What other amazing Flickr tools am I not aware of?
I typically don’t pay attention to emails from Dell, but a friend just so happened to email me about getting a new computer system right around the same time the Dell message popped into my inbox (with permission, of course). The email has a link that reads: “22% off ANY Dell Dimension Desktop.” Fair enough. I click the link, only to see a Web page that reads: “It’s Dell’s 22nd Anniversary! To celebrate, we’re giving you special anniversary savings: 22% off Select Dell Dimension Desktops! Simply ‘customize & price’ and purchase a new Dimension Desktop to receive INSTANT savings!”
In Dell’s messed up world, “select” is the same as “any.” Give me a break. Lies!
I’m frustrated. Utterly frustrated. I don’t think I’ll be able to make the seven days, seriously. I thought that Yahoo! would be a great substitute, but that’s turning out not being the case. Googlefasting is painful.
I had to catch myself a few times – but rewriting a few of my default utilities has pretty much stopped me from inadvertently launching into a Google search. Here’s the problem: I know where I sit for certain terms in Google, and I know how well Google works with headlines – so I know what I’m looking for, and what I can always count on finding within Google… but the other search engines I try are not even in the same ballpark – let alone, the same league.
On a positive note, I’m discovering features I like in other search engines. Like, Yahoo! will show you a preview of a map (static image) when you search for an address. That’s nice. I like that. I’m also getting recommendations for other engines I’ve forgotten about or had never heard of before – including from people who think I’m insane (for other reasons).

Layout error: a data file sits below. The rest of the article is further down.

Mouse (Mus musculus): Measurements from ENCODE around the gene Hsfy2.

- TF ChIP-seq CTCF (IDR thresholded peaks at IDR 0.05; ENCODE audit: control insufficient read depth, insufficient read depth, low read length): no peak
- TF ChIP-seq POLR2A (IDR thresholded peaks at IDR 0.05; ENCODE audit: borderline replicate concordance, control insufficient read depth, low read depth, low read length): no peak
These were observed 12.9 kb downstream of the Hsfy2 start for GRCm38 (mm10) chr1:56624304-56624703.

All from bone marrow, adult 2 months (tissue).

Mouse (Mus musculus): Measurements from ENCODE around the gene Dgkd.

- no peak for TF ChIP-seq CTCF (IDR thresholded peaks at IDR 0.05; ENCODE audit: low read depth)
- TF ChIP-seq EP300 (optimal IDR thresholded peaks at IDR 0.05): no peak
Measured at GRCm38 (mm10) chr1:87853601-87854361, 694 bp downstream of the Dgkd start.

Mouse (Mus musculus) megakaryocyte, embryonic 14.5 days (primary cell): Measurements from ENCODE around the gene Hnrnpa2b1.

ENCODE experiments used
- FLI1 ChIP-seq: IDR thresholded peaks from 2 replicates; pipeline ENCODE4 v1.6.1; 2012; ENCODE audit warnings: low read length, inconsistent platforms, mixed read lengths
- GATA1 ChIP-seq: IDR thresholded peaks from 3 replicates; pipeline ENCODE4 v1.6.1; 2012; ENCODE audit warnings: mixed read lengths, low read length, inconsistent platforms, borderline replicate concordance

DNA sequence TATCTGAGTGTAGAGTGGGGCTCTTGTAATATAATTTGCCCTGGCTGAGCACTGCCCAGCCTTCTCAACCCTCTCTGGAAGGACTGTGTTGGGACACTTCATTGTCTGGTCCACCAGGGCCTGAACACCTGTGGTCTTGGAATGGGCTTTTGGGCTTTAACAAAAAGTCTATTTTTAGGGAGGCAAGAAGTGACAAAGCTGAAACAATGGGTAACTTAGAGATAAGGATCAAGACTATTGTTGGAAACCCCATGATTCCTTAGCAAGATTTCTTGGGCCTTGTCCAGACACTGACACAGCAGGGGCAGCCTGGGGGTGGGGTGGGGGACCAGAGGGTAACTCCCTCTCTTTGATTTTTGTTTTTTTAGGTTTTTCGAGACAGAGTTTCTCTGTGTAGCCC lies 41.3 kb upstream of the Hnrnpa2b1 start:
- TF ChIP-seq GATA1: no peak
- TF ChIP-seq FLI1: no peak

Avoiding Google’s software is easy enough – but avoiding its search is like research suicide. For all the services that Google enables, 99% of what “we” use is its search engine. You don’t realize how often you use Google until you stop yourself from using it. Some might say I’m slapping Google in the face for doing this – but I’d argue the opposite.
I need Google – and I’m proving it to myself in the most maddening way.
“A few months ago, I think you featured an item about putting your HD in the freezer if there were problems with it. Yesterday, I received a ‘Write Error’ on C – the HD LED was constantly lit. I could not control the PC, Ctrl+ALT+Del did not work, so I had to turn the power off. Lo and behold, when I switched it back on, the system could not find the HD. I was dreading the thought of having to buy a new HD.”
“I remembered the article, so I popped the HD in a sealed plastic bag and put
it in the freezer for one hour. When I took the HD out, it was ice cold, I
removed it from the bag and had to keep wiping the condensation away. I put
it back in the computer and the system found it! Thank you so very much for
featuring this article. Many thanks and please keep the Lockergnome Windows Daily e-mails coming.” [Nick Urch]